In a previous life, we passed around virtual machines rather than doing paperwork. Paperwork is to be sure you have a plan to solve the explosion-and-revert problem.Managing machines instead of paper allowed us to include a process for doing an immediate revert on explosion (;-))
The VMs we passed around were Solaris zones, so they were very lightweight. If I wanted to apply an emergency patch to production, I first applied it to an image, put an instance on pre-prod, a physical machine, and varied it into test. After the smoke-test, I varied it into the pool on the load-balancer, and watched it closely. If it fixed the problem and didn't explode, I put lots of instances on the production physical servers and put them into the load-balancer, quiescing the un-patched instances but not erasing them. If the patch blew up after all, I could revert to the previous buggy release as fast as the load-balancer could disconnect people. Not quite as fast as doing an atomic change on a single server, but fast.
This is a minor variant on some old unix norms: 1) you aren't prohibited from doing even silly things, as prohibitions will keep you from doing something brilliant. 2) You can do anything, but you can't hide what you did, 3) you can change things atomically while running, and 4) if you do something dumb, you can revert it immediately.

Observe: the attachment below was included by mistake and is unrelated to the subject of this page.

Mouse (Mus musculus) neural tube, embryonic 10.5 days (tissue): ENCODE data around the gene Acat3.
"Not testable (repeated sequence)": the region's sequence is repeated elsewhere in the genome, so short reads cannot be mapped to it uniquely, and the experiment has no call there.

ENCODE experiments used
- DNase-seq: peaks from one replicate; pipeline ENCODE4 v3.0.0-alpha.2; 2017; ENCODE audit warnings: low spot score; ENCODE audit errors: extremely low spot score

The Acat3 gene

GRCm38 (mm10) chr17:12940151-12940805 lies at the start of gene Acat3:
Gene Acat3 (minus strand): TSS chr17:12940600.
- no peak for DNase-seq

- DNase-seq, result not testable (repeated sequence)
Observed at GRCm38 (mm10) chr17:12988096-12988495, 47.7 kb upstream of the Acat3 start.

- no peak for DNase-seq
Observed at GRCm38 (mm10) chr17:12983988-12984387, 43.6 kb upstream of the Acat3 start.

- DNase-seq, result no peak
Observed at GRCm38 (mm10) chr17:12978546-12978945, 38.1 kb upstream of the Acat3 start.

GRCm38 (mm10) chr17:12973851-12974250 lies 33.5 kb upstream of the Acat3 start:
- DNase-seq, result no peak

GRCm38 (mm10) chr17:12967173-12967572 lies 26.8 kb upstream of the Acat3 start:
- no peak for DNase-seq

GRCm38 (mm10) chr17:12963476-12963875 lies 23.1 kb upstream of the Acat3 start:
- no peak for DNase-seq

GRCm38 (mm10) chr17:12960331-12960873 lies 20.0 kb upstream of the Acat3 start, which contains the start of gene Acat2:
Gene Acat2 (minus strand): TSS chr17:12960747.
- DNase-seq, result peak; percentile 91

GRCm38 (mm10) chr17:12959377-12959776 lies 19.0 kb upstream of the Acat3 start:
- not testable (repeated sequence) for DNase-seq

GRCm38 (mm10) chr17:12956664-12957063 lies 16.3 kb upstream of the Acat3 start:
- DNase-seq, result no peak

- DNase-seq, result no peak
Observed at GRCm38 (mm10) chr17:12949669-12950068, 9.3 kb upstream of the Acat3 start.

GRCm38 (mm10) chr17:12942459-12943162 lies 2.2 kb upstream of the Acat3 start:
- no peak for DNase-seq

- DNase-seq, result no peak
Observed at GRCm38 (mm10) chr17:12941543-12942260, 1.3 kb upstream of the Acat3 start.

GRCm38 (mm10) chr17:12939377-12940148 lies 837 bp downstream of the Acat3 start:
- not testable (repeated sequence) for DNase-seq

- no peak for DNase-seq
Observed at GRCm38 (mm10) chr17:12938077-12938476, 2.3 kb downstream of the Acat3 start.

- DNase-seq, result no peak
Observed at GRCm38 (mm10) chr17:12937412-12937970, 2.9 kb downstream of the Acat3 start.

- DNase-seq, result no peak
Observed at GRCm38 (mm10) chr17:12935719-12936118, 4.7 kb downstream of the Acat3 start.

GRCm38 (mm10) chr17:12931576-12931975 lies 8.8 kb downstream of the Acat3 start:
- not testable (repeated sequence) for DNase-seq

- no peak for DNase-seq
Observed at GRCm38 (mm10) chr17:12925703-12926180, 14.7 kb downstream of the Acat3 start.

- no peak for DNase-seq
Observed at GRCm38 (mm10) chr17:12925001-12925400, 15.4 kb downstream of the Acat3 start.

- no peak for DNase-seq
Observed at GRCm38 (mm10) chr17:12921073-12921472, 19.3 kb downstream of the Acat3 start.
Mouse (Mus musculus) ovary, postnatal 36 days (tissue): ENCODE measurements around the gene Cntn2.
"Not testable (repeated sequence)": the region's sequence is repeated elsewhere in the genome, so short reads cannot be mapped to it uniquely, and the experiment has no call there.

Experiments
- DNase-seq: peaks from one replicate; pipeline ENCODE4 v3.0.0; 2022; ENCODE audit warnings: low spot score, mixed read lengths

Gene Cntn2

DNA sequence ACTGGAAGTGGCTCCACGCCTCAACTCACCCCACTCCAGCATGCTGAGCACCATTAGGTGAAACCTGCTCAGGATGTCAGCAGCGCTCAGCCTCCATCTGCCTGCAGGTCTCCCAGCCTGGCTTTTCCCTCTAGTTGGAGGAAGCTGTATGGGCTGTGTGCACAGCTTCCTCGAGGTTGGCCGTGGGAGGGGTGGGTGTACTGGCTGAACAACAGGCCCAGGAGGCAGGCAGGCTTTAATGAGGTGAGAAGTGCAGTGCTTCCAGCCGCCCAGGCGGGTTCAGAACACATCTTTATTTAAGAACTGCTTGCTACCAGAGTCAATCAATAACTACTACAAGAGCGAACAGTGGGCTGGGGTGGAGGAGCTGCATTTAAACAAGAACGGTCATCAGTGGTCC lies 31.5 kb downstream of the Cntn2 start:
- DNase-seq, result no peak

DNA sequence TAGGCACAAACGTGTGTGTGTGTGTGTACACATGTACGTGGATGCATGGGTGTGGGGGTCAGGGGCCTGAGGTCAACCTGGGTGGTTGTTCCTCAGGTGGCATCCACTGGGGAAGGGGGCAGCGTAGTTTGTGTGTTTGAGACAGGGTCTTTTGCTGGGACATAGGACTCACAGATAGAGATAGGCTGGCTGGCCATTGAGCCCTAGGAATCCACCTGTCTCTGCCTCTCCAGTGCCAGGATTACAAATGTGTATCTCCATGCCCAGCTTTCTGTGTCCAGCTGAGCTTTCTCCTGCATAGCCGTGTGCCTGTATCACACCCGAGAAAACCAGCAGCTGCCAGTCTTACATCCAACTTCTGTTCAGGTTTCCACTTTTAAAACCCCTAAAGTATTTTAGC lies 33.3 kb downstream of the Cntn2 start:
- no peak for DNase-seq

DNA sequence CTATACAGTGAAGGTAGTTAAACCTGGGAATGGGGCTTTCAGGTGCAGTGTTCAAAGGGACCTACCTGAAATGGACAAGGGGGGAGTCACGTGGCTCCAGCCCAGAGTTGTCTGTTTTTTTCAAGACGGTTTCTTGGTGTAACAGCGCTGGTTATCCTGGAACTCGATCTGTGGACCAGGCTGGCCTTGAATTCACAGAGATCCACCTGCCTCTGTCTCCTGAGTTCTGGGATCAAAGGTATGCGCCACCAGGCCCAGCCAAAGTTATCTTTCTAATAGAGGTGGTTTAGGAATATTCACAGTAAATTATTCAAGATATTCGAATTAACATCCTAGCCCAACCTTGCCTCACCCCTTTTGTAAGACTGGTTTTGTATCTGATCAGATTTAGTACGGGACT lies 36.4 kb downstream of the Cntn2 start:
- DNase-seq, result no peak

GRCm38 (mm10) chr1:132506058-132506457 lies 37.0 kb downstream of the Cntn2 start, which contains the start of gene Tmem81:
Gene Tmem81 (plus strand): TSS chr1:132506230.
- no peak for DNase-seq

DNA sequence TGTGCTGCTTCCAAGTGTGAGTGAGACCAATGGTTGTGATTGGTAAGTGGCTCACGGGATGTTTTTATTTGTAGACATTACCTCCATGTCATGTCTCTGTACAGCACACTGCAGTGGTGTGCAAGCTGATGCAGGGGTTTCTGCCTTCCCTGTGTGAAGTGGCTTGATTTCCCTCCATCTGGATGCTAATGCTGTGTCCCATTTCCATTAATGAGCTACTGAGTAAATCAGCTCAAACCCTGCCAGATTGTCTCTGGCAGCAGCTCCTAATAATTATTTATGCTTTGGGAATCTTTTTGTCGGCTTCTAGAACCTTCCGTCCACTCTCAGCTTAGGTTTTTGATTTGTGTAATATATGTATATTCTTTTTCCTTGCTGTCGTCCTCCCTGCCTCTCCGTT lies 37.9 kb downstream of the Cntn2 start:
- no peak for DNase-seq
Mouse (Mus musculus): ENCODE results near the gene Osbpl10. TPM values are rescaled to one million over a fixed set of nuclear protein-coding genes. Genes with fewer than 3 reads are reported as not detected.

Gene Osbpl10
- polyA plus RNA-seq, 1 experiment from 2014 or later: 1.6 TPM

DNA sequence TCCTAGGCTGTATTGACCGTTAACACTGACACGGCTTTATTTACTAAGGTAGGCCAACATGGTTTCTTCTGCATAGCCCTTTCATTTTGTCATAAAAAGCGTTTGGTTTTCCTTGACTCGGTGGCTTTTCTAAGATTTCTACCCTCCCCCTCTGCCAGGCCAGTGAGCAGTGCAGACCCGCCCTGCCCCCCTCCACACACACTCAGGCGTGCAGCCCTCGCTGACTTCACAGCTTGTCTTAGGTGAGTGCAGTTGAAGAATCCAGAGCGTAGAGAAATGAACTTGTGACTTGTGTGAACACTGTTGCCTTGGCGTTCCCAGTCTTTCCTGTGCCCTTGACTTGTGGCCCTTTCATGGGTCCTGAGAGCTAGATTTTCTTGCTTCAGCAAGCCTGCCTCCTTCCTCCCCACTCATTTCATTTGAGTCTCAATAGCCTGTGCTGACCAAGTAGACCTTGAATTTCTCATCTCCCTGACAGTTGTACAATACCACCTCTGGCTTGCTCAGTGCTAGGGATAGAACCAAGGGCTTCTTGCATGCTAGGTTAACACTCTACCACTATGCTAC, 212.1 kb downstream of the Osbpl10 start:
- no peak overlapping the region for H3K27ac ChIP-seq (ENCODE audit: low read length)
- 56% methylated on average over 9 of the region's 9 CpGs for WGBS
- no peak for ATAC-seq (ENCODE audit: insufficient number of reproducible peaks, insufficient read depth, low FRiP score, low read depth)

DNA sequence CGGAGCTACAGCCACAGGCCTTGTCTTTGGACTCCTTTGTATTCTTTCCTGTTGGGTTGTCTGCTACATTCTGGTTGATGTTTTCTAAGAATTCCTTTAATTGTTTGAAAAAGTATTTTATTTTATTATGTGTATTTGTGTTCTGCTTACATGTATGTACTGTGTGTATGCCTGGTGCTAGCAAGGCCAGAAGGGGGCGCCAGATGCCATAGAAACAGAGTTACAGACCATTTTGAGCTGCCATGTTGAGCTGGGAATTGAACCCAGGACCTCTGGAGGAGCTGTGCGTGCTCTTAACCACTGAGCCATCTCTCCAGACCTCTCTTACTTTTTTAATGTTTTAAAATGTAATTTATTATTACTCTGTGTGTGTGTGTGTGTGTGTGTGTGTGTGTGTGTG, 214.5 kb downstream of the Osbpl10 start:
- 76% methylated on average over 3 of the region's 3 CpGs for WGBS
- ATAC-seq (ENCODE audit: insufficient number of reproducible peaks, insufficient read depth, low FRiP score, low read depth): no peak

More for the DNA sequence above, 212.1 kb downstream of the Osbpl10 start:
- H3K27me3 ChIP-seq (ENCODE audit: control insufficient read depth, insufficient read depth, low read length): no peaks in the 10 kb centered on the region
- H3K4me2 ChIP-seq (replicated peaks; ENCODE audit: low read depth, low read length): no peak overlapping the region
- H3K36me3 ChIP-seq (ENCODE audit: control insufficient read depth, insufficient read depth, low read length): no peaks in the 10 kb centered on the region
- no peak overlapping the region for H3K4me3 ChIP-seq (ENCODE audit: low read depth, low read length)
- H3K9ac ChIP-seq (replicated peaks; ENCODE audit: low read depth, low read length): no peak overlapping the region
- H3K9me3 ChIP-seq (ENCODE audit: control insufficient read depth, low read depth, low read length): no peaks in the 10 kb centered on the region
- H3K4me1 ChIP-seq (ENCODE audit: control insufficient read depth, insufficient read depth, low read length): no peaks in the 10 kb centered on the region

The process is a variant/predecessor of ITIL, with pre-set apply and revert steps for emergency changes, which are the high-value part of the whole ITIL change process. Non-emergency changes were a little more heavy-weight, as we tested the patch in an instance in QA, then did a simulated UAT overnight (it was automated, but exceedingly slow), reviewed the results and then the de-facto board decided if we could release the image to production, QA and dev. Your paper-oriented CAB does approve all patches to QA and dev, right? I'll bet they missed that part (:-))
I did once have a customer where I had to do paper-based CAB approvals, but that was because we weren't funded to have a proper dev, and had no QA at all. As you might guess, we still had at least one fiasco. I shortened the contract as much as I could without doing a no-bid in the middle.